As we covered in recent our 2017 Market Review commentary global socks delivered historically strong returns with U.S. stocks finishing the year up more than 21% and non-U.S. markets faring even better ending the year up nearly 28%, as measured by the Russell 3000 Index and the MSCI All Country World ex USA Index, respectively.
We believe it’s always beneficial to consider asset class performance within the context of its long-term history. We think such an exercise can be beneficial in helping us to establish reasonable expectations for future performance.
To wit, we believe that recognizing and appreciating whether a given year’s (or stretch of years’) performance can most appropriately be characterized as abnormally good or abnormally poor or somewhere in between approximating what could be described as “normal” can serve as an effective ballast to steady our expectations for the future by helping us to avoid falling victim to the pervasive human tendency to extrapolate recent performance trends too far into the future. History has taught us that over-extrapolation of performance trends can be especially risky in an investing context as mean reversion (i.e., the reversal of recent trends toward their long-term averages) has proven itself to be a powerful force through time.
Below, we’ll take a deeper look at the performance of U.S. stocks in 2017 across two dimensions: returns and volatility (or “risk”).
Historically Strong Performance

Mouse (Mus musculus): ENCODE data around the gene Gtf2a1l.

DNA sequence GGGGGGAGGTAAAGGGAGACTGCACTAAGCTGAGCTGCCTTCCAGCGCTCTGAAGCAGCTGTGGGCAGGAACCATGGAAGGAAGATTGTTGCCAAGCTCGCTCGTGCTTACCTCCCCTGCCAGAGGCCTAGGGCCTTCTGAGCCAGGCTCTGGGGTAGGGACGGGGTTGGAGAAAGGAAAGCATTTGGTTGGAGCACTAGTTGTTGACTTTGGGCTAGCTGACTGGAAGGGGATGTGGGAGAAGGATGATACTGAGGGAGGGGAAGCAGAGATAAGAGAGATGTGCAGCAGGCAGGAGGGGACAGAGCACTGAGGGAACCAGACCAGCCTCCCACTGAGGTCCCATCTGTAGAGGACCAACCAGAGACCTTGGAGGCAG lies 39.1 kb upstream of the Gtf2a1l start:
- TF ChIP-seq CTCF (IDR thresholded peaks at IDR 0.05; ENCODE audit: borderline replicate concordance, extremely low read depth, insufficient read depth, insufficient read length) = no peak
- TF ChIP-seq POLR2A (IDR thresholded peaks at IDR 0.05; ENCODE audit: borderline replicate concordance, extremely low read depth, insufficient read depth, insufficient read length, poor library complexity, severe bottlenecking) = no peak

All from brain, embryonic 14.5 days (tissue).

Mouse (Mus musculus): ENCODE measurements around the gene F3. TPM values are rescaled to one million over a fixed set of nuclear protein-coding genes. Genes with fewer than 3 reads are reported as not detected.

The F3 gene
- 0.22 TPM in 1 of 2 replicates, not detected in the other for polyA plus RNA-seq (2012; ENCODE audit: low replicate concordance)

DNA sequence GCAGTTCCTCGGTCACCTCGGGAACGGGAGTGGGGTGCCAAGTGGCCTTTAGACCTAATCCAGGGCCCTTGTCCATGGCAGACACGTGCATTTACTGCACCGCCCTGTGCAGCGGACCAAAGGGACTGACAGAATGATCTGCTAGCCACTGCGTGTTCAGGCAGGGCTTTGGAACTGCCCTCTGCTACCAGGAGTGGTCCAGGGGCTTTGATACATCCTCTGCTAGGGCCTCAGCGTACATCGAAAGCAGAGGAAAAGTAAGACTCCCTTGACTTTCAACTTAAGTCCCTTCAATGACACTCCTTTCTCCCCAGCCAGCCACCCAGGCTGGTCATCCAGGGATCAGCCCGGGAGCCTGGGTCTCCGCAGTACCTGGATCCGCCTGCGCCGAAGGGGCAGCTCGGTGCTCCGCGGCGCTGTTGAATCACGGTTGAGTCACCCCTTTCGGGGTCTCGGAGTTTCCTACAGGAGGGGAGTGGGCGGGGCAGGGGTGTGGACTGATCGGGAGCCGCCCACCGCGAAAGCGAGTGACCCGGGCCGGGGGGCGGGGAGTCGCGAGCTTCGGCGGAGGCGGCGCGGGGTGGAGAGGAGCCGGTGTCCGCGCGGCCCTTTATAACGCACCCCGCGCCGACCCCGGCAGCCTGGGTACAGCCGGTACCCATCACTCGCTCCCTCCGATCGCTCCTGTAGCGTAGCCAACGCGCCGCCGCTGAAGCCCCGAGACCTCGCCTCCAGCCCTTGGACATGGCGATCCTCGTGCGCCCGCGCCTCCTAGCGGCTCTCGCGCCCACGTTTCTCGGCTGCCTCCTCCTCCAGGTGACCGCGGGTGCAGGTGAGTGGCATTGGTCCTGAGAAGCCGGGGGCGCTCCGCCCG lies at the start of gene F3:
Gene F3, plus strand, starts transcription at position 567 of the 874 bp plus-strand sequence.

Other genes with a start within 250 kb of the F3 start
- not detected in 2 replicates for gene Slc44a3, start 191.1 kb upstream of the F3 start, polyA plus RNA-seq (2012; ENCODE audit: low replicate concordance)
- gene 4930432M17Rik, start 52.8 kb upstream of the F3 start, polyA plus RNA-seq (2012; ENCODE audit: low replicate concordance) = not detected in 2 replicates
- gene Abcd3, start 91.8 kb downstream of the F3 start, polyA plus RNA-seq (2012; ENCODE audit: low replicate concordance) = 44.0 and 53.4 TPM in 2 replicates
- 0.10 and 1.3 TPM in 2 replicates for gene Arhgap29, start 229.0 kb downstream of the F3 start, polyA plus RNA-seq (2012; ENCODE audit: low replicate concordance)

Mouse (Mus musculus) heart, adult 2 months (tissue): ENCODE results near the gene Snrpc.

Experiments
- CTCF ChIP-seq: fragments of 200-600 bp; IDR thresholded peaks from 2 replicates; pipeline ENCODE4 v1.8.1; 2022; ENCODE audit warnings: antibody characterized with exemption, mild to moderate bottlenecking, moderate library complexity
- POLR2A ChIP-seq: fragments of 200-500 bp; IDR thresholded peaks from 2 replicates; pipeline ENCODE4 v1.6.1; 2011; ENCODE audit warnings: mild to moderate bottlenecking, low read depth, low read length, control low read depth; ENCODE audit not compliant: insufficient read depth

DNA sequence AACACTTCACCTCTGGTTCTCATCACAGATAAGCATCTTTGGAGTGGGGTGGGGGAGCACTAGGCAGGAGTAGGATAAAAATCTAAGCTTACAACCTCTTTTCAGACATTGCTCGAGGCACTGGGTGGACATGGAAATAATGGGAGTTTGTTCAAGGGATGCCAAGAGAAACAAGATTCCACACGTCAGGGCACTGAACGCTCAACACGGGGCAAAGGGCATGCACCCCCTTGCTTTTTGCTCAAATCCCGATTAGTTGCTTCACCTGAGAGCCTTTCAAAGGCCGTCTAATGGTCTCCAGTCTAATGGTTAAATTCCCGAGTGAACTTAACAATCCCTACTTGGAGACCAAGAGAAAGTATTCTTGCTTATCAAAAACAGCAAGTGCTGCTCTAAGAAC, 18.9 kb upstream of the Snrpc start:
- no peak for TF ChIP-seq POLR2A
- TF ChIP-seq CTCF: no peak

In Figure 1, we plot the annualized performance of U.S. stocks, as measured by the S&P 500 Index, over the last one, three, five and 10 years as well as since January 1926. What immediately stands out is that the S&P 500’s nearly 22% return in 2017 was more than 2x that of its long-term annual average dating back to 1926. In addition, as a result of yet another year of relatively strong performance, the average annualized performance over the last three and five years is noticeably above the long-term average as well (the 10-year figure remains slightly below average as it still includes the poor performance realized during the depths of the financial crisis in 2008-2009).
Historically Low Volatility
In response to questions about the causes of the stock market crash of 1987, Ace Greenberg, the CEO of Bear Sterns replied “Stocks fluctuate. Next question.” As displayed in Figure 2, his answer, while slightly flippant, was factually spot on. Since the beginning of 1980, the S&P 500 Index has on average experienced 62 daily moves in either direction (i.e. up or down) of greater than 1% each year, with five of those moves being days where the market either gained or lost more than 3%.
The stock market’s 2017 performance, meantime, stands in stark contrast to the historical record. A cursory glance at Figure 3 reveals that the market’s 2017 performance was historically unusual in terms of the near complete lack of volatility. During the year, the S&P 500 Index experienced just eight daily moves of more than 1% in either direction and none greater than 2%. Of those eight, just three were daily losses. The last time we experienced such a period of relative tranquility in the market was approximately a quarter century ago in the early 1990s.